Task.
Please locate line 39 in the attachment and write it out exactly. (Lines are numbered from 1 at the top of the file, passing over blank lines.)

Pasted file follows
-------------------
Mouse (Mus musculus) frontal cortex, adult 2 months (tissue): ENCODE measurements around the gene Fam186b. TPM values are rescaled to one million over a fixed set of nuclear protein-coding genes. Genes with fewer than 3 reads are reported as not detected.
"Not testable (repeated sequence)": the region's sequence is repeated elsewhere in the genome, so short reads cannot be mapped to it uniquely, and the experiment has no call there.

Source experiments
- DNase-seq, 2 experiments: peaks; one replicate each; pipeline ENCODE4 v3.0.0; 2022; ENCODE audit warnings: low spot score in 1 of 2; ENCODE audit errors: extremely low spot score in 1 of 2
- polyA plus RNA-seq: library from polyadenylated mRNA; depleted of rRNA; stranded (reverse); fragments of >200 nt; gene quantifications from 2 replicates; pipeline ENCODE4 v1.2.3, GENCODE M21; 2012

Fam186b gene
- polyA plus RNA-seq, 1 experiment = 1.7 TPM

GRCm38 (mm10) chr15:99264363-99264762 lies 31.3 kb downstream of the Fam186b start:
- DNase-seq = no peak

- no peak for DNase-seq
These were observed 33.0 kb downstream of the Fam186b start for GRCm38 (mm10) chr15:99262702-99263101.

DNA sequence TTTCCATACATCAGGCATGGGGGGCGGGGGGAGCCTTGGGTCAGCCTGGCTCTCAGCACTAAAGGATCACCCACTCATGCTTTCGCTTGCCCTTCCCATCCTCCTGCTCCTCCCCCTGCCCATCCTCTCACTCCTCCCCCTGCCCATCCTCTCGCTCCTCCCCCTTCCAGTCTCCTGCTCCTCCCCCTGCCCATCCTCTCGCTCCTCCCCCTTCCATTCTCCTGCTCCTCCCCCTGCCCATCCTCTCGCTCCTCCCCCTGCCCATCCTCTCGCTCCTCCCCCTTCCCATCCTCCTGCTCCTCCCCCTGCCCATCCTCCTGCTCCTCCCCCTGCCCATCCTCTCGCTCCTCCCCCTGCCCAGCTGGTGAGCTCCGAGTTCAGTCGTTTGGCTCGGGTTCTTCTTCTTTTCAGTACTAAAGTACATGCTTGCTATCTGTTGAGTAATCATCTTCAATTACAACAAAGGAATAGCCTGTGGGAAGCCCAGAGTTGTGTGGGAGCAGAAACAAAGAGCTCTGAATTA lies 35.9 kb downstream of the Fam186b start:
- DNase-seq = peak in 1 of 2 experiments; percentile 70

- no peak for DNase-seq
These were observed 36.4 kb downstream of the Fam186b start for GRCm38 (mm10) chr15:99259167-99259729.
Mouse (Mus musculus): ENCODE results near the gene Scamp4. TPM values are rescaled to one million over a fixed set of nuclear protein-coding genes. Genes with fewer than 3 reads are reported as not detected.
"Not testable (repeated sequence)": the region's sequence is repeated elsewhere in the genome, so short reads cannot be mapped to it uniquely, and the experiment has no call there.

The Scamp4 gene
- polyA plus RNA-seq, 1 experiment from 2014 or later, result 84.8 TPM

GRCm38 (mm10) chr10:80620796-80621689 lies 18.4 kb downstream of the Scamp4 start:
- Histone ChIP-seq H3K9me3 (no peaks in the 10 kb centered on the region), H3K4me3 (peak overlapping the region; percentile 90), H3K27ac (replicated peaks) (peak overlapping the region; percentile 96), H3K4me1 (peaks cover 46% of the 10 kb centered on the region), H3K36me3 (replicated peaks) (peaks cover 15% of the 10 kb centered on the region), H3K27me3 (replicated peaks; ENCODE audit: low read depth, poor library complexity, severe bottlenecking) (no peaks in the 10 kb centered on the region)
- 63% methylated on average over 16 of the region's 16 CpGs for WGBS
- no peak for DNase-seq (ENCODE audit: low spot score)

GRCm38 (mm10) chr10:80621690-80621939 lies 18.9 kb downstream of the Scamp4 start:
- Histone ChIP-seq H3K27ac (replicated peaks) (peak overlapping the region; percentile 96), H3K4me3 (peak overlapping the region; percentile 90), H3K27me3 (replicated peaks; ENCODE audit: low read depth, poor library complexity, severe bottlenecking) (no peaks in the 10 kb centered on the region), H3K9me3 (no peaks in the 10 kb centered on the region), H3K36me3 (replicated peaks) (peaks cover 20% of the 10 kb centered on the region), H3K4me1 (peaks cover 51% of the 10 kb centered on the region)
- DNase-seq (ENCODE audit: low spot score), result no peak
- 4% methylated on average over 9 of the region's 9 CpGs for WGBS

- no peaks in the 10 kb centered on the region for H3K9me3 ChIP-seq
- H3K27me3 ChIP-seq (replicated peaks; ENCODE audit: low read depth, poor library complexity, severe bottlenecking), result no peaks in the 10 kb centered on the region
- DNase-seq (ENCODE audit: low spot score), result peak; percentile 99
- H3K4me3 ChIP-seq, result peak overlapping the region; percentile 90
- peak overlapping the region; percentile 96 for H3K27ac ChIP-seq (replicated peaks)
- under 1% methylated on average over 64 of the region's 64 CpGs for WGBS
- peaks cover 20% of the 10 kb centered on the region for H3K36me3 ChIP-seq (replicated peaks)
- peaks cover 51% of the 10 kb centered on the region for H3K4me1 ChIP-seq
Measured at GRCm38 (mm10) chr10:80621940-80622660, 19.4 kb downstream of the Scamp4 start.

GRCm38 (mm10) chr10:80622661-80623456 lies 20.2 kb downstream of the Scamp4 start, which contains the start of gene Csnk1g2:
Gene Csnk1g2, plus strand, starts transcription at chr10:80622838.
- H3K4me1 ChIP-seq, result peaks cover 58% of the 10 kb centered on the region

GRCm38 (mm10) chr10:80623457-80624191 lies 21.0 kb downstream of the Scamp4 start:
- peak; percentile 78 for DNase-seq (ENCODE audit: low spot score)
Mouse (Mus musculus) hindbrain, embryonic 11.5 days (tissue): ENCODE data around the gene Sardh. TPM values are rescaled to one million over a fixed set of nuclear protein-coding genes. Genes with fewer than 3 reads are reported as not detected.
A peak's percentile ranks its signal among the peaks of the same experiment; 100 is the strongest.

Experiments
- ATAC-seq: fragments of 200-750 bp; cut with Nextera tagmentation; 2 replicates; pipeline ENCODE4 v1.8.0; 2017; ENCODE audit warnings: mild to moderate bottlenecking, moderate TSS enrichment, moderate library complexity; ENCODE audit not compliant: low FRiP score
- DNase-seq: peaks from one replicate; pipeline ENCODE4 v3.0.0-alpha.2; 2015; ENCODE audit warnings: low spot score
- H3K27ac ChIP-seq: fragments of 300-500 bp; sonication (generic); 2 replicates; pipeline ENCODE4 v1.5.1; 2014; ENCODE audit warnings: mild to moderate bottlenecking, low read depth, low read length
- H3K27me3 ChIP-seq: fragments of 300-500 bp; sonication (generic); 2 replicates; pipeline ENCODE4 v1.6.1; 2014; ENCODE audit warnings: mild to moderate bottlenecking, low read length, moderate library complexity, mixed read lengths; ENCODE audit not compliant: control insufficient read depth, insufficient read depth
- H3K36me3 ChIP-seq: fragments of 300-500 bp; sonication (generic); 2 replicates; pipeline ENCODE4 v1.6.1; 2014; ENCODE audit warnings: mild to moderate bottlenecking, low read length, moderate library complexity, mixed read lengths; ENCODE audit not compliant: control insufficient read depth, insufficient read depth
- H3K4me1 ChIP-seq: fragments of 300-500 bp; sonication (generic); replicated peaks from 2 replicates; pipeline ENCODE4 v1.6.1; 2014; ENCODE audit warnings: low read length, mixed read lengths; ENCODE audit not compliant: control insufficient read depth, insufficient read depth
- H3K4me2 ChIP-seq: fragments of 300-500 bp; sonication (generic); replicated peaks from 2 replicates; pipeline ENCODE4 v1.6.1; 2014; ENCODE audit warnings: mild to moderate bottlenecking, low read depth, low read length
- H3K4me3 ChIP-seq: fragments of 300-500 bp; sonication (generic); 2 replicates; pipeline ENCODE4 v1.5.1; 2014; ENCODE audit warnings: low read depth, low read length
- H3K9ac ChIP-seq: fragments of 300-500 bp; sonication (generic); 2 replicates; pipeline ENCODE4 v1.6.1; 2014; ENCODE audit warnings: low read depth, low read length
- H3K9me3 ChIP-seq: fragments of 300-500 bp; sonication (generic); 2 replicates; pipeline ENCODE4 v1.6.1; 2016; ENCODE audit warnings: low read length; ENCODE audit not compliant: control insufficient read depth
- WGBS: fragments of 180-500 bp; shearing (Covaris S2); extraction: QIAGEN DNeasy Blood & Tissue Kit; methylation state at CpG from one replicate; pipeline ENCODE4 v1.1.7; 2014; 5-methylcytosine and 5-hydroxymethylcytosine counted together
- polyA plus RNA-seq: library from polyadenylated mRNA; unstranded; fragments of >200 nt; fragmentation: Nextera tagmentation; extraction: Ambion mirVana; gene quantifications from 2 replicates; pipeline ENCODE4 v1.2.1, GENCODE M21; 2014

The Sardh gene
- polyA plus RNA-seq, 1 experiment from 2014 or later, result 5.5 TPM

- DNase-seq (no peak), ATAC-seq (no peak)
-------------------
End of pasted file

- H3K4me1 ChIP-seq, result peaks cover 58% of the 10 kb centered on the region